Sunday, October 30, 2011

Collecting on a Biblical Scale

This year is the 400th anniversary of the publication of the King James Bible (1611).  Its publication was a watershed event and it became the most influential volume published in the English language, rivaled only by Shakespeare’s First Folio (1623).  This last week, I was asked to examine and appraise a folio first edition of the Bible for a private institution that was considering purchasing the copy.   My appraisal consulting services normally come with pleasant surprises and this time was no exception.   The owner of the volume, John Hellstern, was not only present but also his friend and fellow collector, Donald Blake.   Both men are deeply involved in Bible collecting and particularly the study of the first printing of the King James Bible.  They have just published a census of copies with much new bibliographical information discovered:  A Royal Monument to English Literature: The King James Bible 1611-2011.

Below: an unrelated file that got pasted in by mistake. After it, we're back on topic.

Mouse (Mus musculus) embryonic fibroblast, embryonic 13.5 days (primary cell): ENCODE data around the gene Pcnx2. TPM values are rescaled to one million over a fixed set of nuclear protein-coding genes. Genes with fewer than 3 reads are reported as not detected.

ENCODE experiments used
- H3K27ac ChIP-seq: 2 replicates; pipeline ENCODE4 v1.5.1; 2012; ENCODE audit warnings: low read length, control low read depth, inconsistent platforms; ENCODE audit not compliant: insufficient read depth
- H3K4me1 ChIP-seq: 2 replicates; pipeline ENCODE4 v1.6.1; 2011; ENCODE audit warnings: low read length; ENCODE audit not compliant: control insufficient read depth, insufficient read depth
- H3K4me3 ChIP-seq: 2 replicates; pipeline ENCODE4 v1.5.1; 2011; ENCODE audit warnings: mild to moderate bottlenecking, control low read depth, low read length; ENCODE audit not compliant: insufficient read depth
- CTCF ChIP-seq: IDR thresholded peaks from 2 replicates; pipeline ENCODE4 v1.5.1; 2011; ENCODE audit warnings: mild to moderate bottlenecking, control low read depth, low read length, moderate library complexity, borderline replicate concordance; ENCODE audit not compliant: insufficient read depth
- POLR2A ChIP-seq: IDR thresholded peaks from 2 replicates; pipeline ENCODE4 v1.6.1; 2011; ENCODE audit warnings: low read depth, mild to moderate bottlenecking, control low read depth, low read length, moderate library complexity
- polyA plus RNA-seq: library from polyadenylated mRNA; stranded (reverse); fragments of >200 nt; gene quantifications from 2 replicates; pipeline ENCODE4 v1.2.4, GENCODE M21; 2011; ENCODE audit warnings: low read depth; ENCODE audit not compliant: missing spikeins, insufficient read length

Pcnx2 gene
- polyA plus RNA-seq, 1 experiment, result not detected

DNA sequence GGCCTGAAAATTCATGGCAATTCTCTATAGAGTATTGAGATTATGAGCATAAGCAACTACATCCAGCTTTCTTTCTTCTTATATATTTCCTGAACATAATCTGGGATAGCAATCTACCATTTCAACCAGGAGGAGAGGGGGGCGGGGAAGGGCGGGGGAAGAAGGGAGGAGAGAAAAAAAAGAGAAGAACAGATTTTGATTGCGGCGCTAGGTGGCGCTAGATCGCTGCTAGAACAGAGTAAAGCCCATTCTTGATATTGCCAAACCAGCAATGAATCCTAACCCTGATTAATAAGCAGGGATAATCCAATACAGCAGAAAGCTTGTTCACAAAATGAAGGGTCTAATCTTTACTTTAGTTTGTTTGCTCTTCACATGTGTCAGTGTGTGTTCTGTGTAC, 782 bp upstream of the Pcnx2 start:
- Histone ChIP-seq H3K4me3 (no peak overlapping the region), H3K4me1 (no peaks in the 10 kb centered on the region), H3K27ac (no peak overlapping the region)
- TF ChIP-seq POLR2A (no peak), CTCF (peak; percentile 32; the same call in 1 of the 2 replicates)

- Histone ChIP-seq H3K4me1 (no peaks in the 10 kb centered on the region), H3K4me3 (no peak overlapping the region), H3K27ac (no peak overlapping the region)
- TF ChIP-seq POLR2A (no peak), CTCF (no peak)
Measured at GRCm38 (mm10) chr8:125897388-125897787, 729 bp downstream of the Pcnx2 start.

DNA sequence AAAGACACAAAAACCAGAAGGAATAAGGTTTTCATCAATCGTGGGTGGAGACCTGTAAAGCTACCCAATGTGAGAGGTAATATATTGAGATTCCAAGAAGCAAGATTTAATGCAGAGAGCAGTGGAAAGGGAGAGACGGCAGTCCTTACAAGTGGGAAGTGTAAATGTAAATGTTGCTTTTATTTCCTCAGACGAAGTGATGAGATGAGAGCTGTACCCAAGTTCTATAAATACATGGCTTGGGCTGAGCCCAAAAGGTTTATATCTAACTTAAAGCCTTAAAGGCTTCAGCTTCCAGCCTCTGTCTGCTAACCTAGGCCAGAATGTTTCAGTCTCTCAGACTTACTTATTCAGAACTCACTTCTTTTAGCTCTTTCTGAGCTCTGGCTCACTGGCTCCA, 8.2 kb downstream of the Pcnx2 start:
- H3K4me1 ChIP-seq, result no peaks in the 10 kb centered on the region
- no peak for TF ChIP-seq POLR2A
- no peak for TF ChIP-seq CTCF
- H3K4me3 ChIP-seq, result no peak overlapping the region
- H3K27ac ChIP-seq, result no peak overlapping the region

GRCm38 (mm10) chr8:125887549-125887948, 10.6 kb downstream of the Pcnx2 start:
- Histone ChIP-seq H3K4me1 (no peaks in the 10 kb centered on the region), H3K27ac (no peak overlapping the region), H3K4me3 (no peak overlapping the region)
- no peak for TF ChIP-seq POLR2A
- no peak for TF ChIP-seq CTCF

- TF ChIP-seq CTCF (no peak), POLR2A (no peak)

Monday, October 24, 2011


This blog is dedicated to the history of American book collecting.  Private book collectors will be a primary focus.  However, there are many other kinds of book hunters who will receive attention such as dealers, rare book librarians, bibliographers, writers, and auctioneers.

My main interest is in the biographical side of book collecting.  The bookplate motto of famous collector A. Edward Newton exemplifies the spirit of it,"Sir, the biographical part of literature is what I love most."   Stories of association copies, letters, manuscripts, and photographs are going to be added in abundance.  Images will amplify the stories.  This is a forum serious in nature but not blogged down in detailed collations, bibliographic minutia, or dry lists.  All material is from my own collection unless otherwise noted.  Please read, comment, and share.   Amor librorum nos unit!

Newton bookplate in his copy of Richard de Bury's Philobiblon. NY: The Grolier Club, 1889.